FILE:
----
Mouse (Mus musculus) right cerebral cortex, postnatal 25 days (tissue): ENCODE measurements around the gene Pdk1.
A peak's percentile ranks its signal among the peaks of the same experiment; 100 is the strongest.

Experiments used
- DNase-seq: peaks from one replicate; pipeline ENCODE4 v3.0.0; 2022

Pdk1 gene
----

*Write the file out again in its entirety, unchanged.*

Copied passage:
Mouse (Mus musculus) right cerebral cortex, postnatal 25 days (tissue): ENCODE measurements around the gene Pdk1.
A peak's percentile ranks its signal among the peaks of the same experiment; 100 is the strongest.

Experiments used
- DNase-seq: peaks from one replicate; pipeline ENCODE4 v3.0.0; 2022

Pdk1 gene